And seek deliverance from these woes.

Like an old man, perhaps, I seem to thee to say these things;
Such, however, are the wages

Of the too lofty speaking tongue, Prometheus,

But thou art not yet humble, nor dost yield to ills,

And beside the present wish to receive others still.
But thou wouldst not, with my counsel,

Against the pricks extend your limbs, seeing that
A stern monarch, irresponsible reigns.

And now I go, and will endeavor,

If I can, to release thee from these sufferings.
But be thou quiet, nor too rudely speak.

Knows't thou not well, with thy superior wisdom, that
On a vain tongue punishment is inflicted?

PR. I congratulate thee that thou art without blame,

Having shared and dared all with me,

And now leave off, and let it not concern thee.

For altogether thou wilt not persuade him, for he's not easily persuaded,

But take heed yourself lest you be injured by the way.

Oc. Far better thou art to advise those near

Than thyself; by deed and not by word I judge.
But me hastening by no means mayest thou detain,
For I boast, I boast, this favor will Zeus
Grant me, from these sufferings to release thee.

PR. So far I praise thee, and will never cease;
For zeal you nothing lack. But
Strive not; for in vain, nought helping
Me, thou 'lt strive, if aught to strive you wish.
But be thou quiet, holding thyself aloof,

For I would not, though I'm unfortunate, that on this ac

count

Evils should come to many.

Oc. Surely not, for me too the fortunes of thy brother
Atlas grieve, who towards the evening-places
Stands, the pillar of heaven and earth

Upon his shoulders bearing, a load not easy to be borne.
And the earth-born inhabitant of the Cilician
Caves, seeing, I pitied, the savage monster
With a hundred heads, by force o'ercome,
Typhon impetuous, who stood 'gainst all the gods,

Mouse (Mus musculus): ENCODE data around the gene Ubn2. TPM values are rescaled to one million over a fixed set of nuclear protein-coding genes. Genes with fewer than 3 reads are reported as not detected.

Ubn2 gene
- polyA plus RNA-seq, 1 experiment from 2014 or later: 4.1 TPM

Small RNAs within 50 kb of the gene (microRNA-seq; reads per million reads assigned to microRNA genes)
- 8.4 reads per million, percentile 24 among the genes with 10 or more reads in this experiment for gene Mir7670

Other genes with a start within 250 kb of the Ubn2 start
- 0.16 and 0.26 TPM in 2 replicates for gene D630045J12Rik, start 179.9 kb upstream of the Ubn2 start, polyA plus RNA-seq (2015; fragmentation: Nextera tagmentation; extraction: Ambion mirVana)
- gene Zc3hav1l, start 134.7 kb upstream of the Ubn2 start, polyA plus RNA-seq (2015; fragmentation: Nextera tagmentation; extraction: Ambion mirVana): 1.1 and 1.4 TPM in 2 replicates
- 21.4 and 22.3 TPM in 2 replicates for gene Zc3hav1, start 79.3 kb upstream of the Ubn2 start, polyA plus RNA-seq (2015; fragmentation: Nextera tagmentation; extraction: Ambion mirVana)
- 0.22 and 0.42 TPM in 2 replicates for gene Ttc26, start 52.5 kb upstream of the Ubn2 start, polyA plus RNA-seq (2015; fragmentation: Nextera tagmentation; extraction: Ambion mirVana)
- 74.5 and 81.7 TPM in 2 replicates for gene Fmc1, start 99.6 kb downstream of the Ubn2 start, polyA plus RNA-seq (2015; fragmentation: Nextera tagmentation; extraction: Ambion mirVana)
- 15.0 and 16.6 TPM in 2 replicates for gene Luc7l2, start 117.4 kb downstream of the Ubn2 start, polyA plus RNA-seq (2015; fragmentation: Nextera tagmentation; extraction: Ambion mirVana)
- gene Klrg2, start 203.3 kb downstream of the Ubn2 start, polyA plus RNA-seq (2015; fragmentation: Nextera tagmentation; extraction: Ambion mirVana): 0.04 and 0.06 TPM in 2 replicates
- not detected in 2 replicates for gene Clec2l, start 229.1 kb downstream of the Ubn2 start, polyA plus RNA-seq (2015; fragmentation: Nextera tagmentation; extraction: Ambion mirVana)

With frightful jaws hissing out slaughter;
And from his eyes flashed a gorgonian light,
Utterly to destroy by force the sovereignty of Zeus ;
But there came to him Zeus' sleepless bolt,
Descending thunder, breathing flame,
Which struck him out from lofty
Boastings. For struck to his very heart,
His strength was scorched and thundered out.
And now a useless and extended carcass
Lies he near a narrow passage of the sea,
Pressed down under the roots of Etna.
And on the topmost summit seated, Hephaistus

Hammers the ignited mass, whence will burst out at length
Rivers of fire, devouring with wild jaws

Fair-fruited Sicily's smooth fields;

Such rage will Typhon make boil over

With hot discharges of insatiable fire-breathing tempest,
Though by the bolt of Zeus burnt to a coal.

PR. Thou art not inexperienced, nor dost want

My counsel; secure thyself as thou know'st how;
And I against the present fortune will bear up,
Until the thought of Zeus may cease from wrath.

Oc. Know'st thou not this, Prometheus, that

Words are healers of distempered wrath? PR. If any seasonably soothe the heart,

And swelling passion check not rudely. Oc. In the consulting and the daring

What harm seest thou existing? Teach me. PR. Trouble superfluous, and light-minded folly. Oc. Be this my ail then, since it is

Most profitable being wise not to seem wise.

PR. This will seem to be my error.

Oc. Plainly homeward thy words remand me.
PR. Aye, let not grief for me into hostility cast thee

Oc. To the new occupant of the all-powerful seats?